Thyroid cancer patient finds success—and hope—through a clinical trial

January 12, 2021
Lori

Eighteen years ago, Lori, a real estate agent in Vermont, was diagnosed with medullary thyroid cancer and was treated with a thyroidectomy to remove her thyroid. Fifteen years later—one week before her planned wedding—she got a nerve-wracking call from her primary care doctor. She had been monitoring Lori over the years for any indication of a recurrence, and now she was asking her to come back in for more tests after labs showed an alarming spike in her levels of calcitonin, a hormone made by the thyroid. After a retest and imaging to confirm, it was revealed that her cancer had returned and spread throughout her body, with spots in her breast, lungs, bones, and brain. Her disease was classified as stage IV, aggressive and non-curable.

 “As we sat there listening to what my PCP had to share, my first thought was, ‘My poor fiancé has lost his first wife to pancreatic cancer… I don’t want to drag him through that ordeal again,’” Lori shares. “One of the first conversations I had with him after leaving the doctor’s office that day was whether we go forward with the wedding; do we go forward with a life together? To which he emphatically answered, ‘We go on, we are in this together. I am not going anywhere.’”

Lori quickly began treatment with chemotherapy and radiation to try to reduce the cancer spreading throughout her body. For several months, she maintained an exhausting treatment regimen, which took a toll on her both mentally and physically. A petite person her whole life, Lori was then down to a mere 97 pounds.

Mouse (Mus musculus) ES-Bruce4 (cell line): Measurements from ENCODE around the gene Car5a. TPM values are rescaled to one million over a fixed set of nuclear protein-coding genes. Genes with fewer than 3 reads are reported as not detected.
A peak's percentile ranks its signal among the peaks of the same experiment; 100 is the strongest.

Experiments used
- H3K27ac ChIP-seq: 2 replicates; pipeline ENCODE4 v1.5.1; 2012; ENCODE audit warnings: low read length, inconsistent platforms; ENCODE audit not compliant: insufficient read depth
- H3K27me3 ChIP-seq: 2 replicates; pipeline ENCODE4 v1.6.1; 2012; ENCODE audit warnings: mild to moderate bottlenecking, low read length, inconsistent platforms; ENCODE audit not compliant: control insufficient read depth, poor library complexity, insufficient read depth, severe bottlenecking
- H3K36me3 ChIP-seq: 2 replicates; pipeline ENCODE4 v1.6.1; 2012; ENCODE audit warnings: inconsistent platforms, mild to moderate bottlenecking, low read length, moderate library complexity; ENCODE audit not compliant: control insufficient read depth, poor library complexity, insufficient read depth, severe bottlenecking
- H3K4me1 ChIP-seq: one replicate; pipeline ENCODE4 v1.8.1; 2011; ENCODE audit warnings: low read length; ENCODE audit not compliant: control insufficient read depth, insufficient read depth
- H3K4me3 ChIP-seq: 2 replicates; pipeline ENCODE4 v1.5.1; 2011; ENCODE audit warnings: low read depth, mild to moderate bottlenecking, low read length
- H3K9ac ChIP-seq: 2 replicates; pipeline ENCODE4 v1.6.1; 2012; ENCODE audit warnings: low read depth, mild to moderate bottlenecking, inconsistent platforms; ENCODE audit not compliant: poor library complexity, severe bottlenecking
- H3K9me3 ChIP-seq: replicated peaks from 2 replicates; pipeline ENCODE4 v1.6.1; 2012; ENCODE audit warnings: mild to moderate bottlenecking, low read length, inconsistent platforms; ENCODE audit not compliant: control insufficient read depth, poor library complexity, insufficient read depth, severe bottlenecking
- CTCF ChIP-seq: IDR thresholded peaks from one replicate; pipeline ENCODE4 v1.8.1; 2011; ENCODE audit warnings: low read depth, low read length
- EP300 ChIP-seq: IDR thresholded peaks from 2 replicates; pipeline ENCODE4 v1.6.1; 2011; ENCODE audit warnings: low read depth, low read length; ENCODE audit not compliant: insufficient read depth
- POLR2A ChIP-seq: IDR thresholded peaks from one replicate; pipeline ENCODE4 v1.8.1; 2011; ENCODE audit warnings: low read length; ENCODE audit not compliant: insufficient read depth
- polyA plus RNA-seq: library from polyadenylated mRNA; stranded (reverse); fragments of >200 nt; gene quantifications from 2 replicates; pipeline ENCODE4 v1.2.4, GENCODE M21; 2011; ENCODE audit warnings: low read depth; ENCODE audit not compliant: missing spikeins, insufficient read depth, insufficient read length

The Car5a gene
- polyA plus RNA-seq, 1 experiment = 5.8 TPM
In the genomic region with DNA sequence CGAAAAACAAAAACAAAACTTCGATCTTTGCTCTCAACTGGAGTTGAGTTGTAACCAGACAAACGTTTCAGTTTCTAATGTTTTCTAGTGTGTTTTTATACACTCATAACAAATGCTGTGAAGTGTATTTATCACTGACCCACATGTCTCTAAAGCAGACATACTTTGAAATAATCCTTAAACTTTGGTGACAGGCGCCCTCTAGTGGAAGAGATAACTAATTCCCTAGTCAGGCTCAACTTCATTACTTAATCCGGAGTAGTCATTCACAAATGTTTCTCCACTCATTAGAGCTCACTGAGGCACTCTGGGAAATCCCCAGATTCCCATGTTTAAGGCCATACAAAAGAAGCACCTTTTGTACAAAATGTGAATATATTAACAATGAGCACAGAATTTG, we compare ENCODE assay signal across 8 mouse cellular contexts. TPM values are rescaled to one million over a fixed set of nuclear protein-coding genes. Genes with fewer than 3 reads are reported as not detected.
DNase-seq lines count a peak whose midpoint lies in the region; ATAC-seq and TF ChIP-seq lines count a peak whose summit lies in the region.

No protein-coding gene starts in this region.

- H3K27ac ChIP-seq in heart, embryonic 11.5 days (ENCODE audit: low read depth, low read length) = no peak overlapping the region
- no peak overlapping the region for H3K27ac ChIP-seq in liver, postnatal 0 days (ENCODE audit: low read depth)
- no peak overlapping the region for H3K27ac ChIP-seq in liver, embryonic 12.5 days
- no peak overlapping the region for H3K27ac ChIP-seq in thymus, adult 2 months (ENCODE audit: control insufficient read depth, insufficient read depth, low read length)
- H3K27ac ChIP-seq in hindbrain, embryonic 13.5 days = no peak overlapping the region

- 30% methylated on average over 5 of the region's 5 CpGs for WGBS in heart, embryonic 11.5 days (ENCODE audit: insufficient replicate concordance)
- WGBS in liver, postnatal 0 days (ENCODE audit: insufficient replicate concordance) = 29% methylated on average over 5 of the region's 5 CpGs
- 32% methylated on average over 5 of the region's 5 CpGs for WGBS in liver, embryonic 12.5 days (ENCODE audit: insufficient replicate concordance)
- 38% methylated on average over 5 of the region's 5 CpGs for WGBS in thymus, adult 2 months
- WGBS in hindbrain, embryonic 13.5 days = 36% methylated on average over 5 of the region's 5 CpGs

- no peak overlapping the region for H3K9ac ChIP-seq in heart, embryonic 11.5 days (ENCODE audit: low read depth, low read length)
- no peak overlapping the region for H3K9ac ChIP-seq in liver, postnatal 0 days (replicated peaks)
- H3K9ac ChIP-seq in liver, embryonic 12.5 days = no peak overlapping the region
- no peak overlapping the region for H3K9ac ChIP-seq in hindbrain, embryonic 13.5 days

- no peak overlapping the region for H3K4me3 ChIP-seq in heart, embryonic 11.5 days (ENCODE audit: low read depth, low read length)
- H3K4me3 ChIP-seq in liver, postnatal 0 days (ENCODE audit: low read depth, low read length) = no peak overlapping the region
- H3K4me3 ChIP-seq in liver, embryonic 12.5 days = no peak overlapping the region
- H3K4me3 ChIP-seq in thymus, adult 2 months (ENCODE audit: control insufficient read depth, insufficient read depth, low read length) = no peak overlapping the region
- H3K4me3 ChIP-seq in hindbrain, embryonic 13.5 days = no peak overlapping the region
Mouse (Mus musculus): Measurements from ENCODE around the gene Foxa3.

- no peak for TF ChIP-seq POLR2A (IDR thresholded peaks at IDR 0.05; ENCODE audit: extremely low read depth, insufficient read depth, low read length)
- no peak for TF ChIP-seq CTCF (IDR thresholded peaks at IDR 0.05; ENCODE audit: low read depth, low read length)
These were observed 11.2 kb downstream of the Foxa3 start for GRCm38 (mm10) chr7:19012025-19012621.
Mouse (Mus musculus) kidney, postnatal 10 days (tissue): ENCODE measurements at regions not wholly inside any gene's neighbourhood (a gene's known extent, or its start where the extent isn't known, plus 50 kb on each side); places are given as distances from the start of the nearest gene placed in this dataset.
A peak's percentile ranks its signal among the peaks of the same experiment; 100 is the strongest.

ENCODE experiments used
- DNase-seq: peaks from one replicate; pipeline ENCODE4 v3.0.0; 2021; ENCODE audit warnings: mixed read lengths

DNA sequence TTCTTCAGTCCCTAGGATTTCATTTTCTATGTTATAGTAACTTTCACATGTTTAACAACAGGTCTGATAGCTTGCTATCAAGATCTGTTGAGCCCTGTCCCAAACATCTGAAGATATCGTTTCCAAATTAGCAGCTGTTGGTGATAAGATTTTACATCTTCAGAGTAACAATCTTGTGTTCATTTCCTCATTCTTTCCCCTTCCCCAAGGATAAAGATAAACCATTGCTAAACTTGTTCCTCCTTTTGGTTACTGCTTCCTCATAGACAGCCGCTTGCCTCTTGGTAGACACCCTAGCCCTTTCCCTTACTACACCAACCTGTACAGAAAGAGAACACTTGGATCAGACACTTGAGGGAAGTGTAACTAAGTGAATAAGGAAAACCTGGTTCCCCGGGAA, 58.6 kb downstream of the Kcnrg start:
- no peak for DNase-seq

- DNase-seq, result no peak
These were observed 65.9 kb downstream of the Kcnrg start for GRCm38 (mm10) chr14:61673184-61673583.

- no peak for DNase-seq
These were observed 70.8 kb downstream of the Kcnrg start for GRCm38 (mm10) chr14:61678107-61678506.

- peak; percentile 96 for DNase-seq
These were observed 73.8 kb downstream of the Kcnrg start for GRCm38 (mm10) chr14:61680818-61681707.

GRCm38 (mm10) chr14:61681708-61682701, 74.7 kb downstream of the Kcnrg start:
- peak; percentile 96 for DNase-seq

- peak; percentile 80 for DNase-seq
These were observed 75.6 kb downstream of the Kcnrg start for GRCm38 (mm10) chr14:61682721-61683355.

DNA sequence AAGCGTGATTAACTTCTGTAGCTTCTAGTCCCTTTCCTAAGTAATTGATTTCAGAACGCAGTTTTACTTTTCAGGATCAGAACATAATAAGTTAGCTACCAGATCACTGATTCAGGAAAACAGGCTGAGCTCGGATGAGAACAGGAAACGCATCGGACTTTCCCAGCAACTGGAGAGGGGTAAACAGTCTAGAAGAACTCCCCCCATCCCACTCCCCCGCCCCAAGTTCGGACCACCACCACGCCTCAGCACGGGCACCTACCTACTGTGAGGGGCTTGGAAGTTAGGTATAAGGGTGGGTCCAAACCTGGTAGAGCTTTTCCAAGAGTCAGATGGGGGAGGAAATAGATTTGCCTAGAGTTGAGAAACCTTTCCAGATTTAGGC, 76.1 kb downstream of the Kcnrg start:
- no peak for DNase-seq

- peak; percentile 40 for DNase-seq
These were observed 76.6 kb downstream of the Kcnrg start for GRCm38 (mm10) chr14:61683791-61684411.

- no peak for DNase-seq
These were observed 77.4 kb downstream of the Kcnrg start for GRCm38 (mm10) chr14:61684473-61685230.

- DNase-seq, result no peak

Lori’s team in Vermont decided to consult clinicians at Dana-Farber Cancer Institute to see what clinical trials may be beneficial for treating her cancer, while improving her quality of life. In her first trial, the cancer unfortunately bypassed the drug within a short period of time. It was also then revealed that the disease had spread to her liver. Another trial looked promising, offering a possible targeted therapy for the RET gene she carried. That one was near full at the time, and the company that was directing it wasn’t taking on patients that were as far advanced with the disease as Lori. But Dana-Farber’s Patricia McHugh, BSN, RN, OCN, MPA, a research nurse, put in a call to the pharmaceutical company and made the case to get Lori into the trial sharing insight into her health status despite her diagnosis: She was still highly functional, working full time, and fully cognitive. The drug company agreed and she received the last available spot in the new trial.

It was that phone call and advocacy from her nurse, Patty, that got Lori access to the new LOXO 292 drug that dramatically reduced the cancer throughout her body, even eradicating some areas of disease entirely. Equally important, the trial, medication, and advocacy by her care team has given Lori back something incredibly near to the quality of life she enjoyed previously. She works, has traveled, and she lives a full and happy life with her husband. While her disease is still not curable, the drug is slowing its progression remarkably. “I feel like I am a walking miracle,” Lori says, and she continues to do all she can to educate, advocate, and be a source of hope, particularly to other patients.

Lori’s trial drug, LOXO 292, met FDA approval for human trials in record time because initial successes were so profound compared to the only other therapies available for her disease at the time, chemotherapy and radiation. Once the drug was fully approved, Lori had the option to drop out of the trial and receive her treatments routinely from a provider closer to her home in Vermont. While the convenience was tempting, she has remained in the trial at Dana-Farber and travels back and forth to Boston willingly so she can continue to be monitored, allowing the research teams to follow and learn from her unique case. It’s another meaningful way she has found to give back. In her own words, “this drug has given me life and I see every day as a blessing.”